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Bill Richardson slipped off of the national radar screen back in January when he abandoned his bid for president. While he eagerly awaits the outcome of the Clinton-Obama battle for the Democratic nomination — and perhaps a phone call inviting him to join a ticket in the vice-presidential slot or take a cabinet slot down the road — Richardson has been stuck in Santa Fe, New Mexico, in the mundane (at least for him) role of governor.

Richardson will not have the chance to fulfill his presidential campaign promise of “universal health coverage.” But since abandoning his bid for the presidency he has used New Mexico as a testing ground for public acceptance of government-run health care. Let’s just say his experiment failed on the launch pad.

Richardson’s efforts to achieve government-mandated health-care coverage in New Mexico have foundered, at least to this point, on fiscal and economic reality. In fact, were health care not a life-and-death issue for so many, the entire episode might make for a great comedy.

It became apparent right from the start that Richardson’s people had not done their homework. The consulting firm Mathematica Policy Research was hired to study the state’s health-care proposal. (It had previously done such work for Maine’s Dirigo program, drastically underestimating the costs.) The problem was, Mathematica’s numbers proved to be phony.

Before the state’s legislative session even got under way, Mathematica’s estimated price tag for Richardson’s proposal over a five-year period was magically reduced from $333 million to about $72 million. The firm blamed a computer error for the original, inflated estimate. But given the track record of such approximations, it is likely that even the $333 million figure is an underestimate of the true cost of the governor’s proposal.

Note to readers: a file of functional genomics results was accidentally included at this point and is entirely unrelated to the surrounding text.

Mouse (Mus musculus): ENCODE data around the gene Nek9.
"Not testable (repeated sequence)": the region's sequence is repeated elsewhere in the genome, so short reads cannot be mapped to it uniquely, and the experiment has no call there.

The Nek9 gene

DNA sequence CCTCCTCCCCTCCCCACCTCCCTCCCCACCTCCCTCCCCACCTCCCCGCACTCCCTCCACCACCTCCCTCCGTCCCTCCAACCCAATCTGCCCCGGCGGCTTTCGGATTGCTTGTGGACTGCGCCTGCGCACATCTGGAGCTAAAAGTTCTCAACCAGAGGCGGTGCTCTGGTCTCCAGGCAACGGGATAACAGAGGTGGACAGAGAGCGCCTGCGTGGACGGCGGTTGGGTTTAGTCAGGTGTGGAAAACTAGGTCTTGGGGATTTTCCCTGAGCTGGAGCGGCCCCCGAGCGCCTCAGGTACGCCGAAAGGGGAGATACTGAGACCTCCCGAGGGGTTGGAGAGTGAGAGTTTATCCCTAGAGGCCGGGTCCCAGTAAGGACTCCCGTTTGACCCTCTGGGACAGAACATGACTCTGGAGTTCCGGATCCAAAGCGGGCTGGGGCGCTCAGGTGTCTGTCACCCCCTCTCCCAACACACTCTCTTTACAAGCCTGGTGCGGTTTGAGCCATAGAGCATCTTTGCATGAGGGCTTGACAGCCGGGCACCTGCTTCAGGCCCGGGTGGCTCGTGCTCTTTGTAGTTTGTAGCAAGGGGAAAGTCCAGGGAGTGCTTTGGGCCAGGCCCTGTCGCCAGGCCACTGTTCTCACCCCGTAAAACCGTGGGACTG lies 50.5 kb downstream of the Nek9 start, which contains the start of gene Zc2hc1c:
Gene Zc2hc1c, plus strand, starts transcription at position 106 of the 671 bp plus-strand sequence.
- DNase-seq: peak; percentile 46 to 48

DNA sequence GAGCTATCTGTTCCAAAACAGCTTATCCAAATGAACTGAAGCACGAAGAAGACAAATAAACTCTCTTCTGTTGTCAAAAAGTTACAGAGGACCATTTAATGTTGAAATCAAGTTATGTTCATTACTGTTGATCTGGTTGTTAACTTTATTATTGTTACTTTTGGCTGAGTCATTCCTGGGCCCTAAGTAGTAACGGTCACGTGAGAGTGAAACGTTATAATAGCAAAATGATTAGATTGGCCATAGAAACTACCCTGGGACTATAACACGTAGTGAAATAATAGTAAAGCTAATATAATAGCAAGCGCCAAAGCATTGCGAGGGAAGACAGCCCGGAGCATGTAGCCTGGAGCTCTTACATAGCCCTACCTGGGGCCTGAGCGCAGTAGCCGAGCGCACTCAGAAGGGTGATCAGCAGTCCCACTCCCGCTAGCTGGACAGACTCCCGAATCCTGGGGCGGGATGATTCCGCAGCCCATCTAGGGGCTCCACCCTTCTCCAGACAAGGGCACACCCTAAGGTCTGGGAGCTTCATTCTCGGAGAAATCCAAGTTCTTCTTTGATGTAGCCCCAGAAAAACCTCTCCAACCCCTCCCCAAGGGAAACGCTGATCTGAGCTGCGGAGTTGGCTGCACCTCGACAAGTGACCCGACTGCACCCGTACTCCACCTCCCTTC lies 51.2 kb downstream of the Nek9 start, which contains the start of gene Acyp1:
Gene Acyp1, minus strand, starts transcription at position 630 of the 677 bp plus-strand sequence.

And what did that proposal include? First and foremost, it targeted doctors for significant cost savings by forcing anyone practicing medicine in New Mexico to prescribe whatever care the state or health-insurance companies deemed adequate. While such a move may appear logical to those who believe government is the font of all wisdom, the reality is that doctors — already scarce in the state’s rural areas — would flee New Mexico in droves if they became the target of ever-increasing demands for cost-savings.

Despite the potential adoption of these draconian policies, New Mexico’s doctors’ association put up only tepid opposition to the governor’s proposal. Yet, in the middle of the legislative session, as Richardson saw his plan altered beyond recognition, the governor lashed out — calling New Mexico’s doctors “greedy” for not being more supportive of his agenda.

In addition to placing an overwhelming burden on doctors, Richardson’s plan targeted small businesses. Under his plan, employers would have been responsible for tracking employee health coverage and paying into a state-sponsored fund if they failed to offer coverage deemed “adequate” by the state. The New Mexico Restaurant Association, which actively opposed Richardson’s bill, estimated that providing health insurance for its industry’s employees would cost restaurants around the state an additional $55 million.

Ultimately, Richardson could not get his plan through either house of the Democrat-dominated New Mexico legislature, at least during the regular session. As the legislative session ended, Richardson again lashed out, saying the session was the “worst in his term as governor” and accusing legislators of “lacking the political will to address health care.”

Richardson’s defeat was due in part to genuine policy disagreements. But another factor that cannot be understated is the widespread perception of Richardson as a “lame duck.” The assumption is that he is simply biding his time in New Mexico until Clinton or Obama tap him for a job in Washington.

In the meantime, Richardson has said that he’ll call the legislature in for a special session in a last-ditch effort to ram his health-care plan through. Ironically, while Richardson’s campaign for the White House was based in large part on his credentials as a diplomat, he exhibited anything but diplomatic skill in his attempts at health-care reform in New Mexico.

— Paul Gessing is president of the Rio Grande Foundation.

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